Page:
Sanding Belt Direction?

Is this important? I have a vertical machine in which I tend to wear out th e rightmost 15 percent of the belt and change it having never really used t
he leftmost 20 percent. I suppose I should try reversing the belt first bef ore posting the question, but I'm lazy and bored. Does anyone do this?
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On 5/27/2014 6:03 AM, robobass wrote:

You might tear a hole in the space-time continuum!
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I think I already have. I just posted something else to another forum a few minutes ago, and saw this:
Investigators have determined that an incidental rift in the time-space con tinuum likely created a critical warp causing the entire universe to invert - aligning the runway to the top of the plane. The pilot was unable to reac t in time causing the aircraft to come to rest on its roof. Climate scienti sts claim that this anomaly is a result of excess carbon gases which are a hallmark of climate chaos. Next to melting polar ice caps and feces throwin g monkeys, this is the most common occurrence related to the needless delay in enacting global carbon taxes and issuing carbon credits. Citizens are u rged to demand their legislators pass this world and polar bear saving tax at once. Remember, not only does the future of our children depend on it- b ut also the future of our children's children's children... and their child ren as well.
Zeitgeist. No?
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On 5/27/2014 5:47 AM, Tom Gardner wrote:

It does make a mess, doesn't it.
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On 5/27/2014 7:30 AM, Richard wrote:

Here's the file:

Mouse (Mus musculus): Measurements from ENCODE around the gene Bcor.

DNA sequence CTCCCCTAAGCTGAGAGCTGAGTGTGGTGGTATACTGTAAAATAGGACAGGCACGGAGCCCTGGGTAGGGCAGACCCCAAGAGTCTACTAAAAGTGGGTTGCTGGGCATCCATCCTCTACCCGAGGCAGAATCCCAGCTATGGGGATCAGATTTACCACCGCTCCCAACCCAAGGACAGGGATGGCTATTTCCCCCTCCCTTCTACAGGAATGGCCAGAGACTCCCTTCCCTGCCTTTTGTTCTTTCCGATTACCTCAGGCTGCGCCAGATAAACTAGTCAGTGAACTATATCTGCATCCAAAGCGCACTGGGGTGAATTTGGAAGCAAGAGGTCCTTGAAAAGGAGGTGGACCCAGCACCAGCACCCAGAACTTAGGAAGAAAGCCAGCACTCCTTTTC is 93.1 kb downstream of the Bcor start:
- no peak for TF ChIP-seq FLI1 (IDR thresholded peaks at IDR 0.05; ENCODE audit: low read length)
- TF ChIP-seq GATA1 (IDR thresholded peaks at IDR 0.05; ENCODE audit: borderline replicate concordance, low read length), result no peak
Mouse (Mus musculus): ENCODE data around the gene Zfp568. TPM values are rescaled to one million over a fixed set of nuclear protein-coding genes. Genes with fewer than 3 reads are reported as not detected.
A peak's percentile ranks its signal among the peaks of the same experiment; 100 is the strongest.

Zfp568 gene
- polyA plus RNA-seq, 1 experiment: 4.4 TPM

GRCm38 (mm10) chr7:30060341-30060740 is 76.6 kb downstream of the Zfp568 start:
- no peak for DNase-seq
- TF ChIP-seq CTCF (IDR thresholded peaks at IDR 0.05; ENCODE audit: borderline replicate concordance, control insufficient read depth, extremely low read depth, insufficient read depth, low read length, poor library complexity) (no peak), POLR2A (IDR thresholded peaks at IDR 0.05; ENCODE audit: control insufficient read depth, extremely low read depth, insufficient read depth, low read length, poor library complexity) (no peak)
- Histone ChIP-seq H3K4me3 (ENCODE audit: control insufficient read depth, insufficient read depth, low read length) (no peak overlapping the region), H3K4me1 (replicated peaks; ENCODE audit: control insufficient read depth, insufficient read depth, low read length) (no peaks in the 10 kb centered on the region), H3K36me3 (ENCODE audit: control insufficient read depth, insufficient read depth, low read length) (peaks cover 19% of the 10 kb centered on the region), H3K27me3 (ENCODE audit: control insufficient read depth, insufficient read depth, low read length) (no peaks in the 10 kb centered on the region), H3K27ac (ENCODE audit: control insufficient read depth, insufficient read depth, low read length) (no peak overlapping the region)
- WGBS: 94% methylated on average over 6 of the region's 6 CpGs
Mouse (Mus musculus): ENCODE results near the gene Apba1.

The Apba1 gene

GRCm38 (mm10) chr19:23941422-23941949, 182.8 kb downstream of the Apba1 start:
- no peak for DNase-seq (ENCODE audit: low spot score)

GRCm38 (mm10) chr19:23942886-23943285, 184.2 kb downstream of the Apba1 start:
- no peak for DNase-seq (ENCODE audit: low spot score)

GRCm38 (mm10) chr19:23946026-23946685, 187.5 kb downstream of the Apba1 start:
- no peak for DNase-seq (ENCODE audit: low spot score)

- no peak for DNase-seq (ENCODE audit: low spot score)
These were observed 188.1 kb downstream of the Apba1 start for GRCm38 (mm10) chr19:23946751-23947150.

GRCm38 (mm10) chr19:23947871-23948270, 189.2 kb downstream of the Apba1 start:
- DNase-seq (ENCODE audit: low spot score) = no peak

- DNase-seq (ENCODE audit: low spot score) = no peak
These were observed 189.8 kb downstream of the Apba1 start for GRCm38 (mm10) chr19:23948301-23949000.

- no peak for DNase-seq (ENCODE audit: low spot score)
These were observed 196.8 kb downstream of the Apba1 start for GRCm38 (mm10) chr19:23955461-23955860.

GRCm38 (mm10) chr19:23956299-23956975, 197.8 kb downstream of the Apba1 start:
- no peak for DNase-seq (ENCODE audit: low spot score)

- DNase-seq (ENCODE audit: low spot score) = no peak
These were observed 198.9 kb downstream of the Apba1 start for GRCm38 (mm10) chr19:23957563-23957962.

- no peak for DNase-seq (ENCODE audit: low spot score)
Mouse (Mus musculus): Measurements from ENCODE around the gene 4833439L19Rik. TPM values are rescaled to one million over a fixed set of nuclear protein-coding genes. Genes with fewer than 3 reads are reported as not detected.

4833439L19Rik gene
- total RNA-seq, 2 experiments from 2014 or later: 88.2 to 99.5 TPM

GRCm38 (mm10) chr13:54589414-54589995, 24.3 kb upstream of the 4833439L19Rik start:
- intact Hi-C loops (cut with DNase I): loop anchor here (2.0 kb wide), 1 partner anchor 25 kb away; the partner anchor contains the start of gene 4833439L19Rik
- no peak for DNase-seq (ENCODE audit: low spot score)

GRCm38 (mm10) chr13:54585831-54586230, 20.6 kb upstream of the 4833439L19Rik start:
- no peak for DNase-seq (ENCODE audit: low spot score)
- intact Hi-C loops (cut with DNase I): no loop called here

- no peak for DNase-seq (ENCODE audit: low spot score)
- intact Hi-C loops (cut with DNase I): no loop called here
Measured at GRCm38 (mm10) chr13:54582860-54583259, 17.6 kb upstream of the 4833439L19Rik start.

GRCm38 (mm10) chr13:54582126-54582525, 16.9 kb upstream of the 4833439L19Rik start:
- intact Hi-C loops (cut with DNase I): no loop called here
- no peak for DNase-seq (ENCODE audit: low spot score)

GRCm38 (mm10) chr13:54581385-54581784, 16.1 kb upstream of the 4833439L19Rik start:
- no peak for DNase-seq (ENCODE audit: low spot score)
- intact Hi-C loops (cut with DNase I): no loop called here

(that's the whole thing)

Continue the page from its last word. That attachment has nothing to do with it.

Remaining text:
Nothing a little duck tape can't fix.
David
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On 5/27/2014 12:43 PM, David R. Birch wrote:

I sent a note to "Duck Tape" who's factory is a couple of miles away, to ceate a new super tape to compete with the likes of "Gorilla Tape". My suggestion is to name it: "BOOGER TAPE".
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Yes, direction is important. The belt necessarily overlaps at the seam, and you need to have it moving in the direction that *won't* tend to peel the seam open from friction. Running the belt in the wrong direction risks a sudden delamination of the seam.
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Am Dienstag, 27. Mai 2014 13:17:38 UTC+2 schrieb Doug Miller:

nd you need to have it

tion. Running the belt in

I understand the argument, but when I look at the seam I don't see how it w ould make a difference. I always thought that the bigger issue was how the belt gets broken in, and that a used belt would be to biased as to shape to stay on the rollers if reversed. I'm about to change a worn belt. Will try it in reverse and see what happens.
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robobass wrote:

It depends on the type of seam at the joint . Older belts have a lap joint , many of the new ones have a fiber-reinforced butt joint , and those can usually be ran either direction . If your belts have what looks like a really wide piece of stuff that resembles filament tape on the back side of the joint , you should be able to run it either direction . Might need a minor tracking adjustment .
--
Snag



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On 5/27/2014 7:25 AM, robobass wrote:

...

_MOST_ do have an overlapping seam; a few manufacturers use a butted seam (Klingspor is one that comes to mind), but even they iirc have a suggested direction of travel stamped on them.
Undoubtedly robo's belts will have a direction mark as well; how well/long it'll work the other way will have to do with just how good of shape the seam actually is and whether it is a lapped or butted one. But, I'd expect it to be shorter than it would be otherwise.
Then again, if it's replace it otherwise, whatever extra gets from it is gravy...
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"Then again, if it's replace it otherwise, whatever extra gets from it is gravy... "
Yeah, I don't actually pay a lot for my belts anyway. They are an odd size which fits a popular hobby machine in Germany, but are plentiful on Ebay. W ith a closer look I see that it is indeed an overlapped seam, so this may n ot work at all. Nothing to lose by trying it though.
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Well, I just tried it. Result? Yes and no. It's harder to adjust on the rollers, but does get into line with a bit of fussing. I can sand in free air (above the platten) with no trouble. But trying to sand against the platten is a no go.